View from the top: when the Senior Partner of Slaughter and May gives his insight on the eurozone, or post-crisis regulation, it’s just that. The partners at his firm act for the leading players – whether states or financial institutions – that are in the thick of it in relation to these issues. In addition, Chris Saul’s candid discussion during the IBA’s live webcast in March (see Global leaders) provides a timely taster of what might be to come at the Association’s Group Member Summit to be hosted at the Magic Circle firm’s Bunhill Row offices in London at the end of May.
In this edition of IBA Global Insight, we also have features that capture – and scrutinise – the views from the upper echelons of the global business community. The great pay debate considers how, in the wake of major corporate scandals and in the midst of a crisis necessitating widespread austerity, the gap, now larger than ever, between the highest paid and those on the less stratospheric levels of remuneration that are considered average earnings, is continuing to grow. No one wants to stifle entrepreneurial spirit, of course, and, just to add to the challenge, those seeking sensible ways of achieving moderation – and a measure of fairness – know all too well that rules are, more often than not, viewed as an invitation to find creative ways round them.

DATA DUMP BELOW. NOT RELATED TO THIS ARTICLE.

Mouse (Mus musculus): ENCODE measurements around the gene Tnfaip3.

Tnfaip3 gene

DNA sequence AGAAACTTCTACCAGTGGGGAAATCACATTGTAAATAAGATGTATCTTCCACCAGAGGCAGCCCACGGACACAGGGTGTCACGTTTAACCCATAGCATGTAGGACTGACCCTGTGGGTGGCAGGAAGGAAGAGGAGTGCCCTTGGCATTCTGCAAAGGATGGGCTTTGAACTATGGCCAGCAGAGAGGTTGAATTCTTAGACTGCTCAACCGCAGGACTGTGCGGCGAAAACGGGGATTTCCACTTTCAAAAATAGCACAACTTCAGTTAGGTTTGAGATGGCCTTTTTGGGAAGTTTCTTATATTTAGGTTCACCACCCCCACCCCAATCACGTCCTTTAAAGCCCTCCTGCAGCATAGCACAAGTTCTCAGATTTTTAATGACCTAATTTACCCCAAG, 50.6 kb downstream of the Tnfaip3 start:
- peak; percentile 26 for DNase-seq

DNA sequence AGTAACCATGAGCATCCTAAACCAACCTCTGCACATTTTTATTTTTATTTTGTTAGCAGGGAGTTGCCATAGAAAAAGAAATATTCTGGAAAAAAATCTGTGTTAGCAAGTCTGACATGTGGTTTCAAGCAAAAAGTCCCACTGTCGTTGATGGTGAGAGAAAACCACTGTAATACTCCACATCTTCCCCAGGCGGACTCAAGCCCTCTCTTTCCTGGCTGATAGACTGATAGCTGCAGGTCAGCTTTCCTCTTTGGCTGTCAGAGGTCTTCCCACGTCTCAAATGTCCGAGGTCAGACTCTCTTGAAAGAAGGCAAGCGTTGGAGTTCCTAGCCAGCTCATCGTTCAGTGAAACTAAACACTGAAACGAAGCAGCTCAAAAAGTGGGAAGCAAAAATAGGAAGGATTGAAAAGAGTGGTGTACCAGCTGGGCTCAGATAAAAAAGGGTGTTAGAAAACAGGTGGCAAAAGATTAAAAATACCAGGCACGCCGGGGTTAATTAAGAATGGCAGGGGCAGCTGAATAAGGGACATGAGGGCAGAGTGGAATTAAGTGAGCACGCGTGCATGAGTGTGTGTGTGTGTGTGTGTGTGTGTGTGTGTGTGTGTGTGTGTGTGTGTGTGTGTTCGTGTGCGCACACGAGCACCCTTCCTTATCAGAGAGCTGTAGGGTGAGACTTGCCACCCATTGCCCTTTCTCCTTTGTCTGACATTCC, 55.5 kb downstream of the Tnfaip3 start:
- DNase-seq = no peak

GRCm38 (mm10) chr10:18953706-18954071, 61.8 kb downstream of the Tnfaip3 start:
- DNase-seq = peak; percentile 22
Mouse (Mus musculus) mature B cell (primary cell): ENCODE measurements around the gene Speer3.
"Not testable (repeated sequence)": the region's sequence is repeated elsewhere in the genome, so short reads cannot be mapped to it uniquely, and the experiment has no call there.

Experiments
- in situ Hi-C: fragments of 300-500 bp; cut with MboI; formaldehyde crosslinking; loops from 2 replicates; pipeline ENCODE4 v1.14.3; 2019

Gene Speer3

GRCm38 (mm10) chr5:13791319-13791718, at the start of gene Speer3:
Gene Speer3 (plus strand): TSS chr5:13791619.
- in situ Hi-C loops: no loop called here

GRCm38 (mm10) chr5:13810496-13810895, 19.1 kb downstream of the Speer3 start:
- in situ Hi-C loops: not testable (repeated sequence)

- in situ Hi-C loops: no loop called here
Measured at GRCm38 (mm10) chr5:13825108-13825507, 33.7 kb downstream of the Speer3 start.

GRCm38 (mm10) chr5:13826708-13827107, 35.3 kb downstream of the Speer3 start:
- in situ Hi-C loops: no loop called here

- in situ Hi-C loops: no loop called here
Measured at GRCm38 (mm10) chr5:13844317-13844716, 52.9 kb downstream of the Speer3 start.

Meanwhile, our feature on discrimination (See feature A woman’s lot) assesses efforts to redress the remarkable imbalance at the top of the legal profession. Despite large numbers of women entering the law, the numbers making it to the top remain woefully small. One recent survey of top 50 law firms in England and Wales revealed that while 60 per cent of newly qualified lawyers were women, more than five out of six law firm partners were men. Among the Magic Circle firms, women made up just 14.5 per cent of the partnerships. This is a theme that will be revisited both as part of the IBA’s 2012 webcast series and at the Association’s World Women Lawyers’ Conference towards the end of April.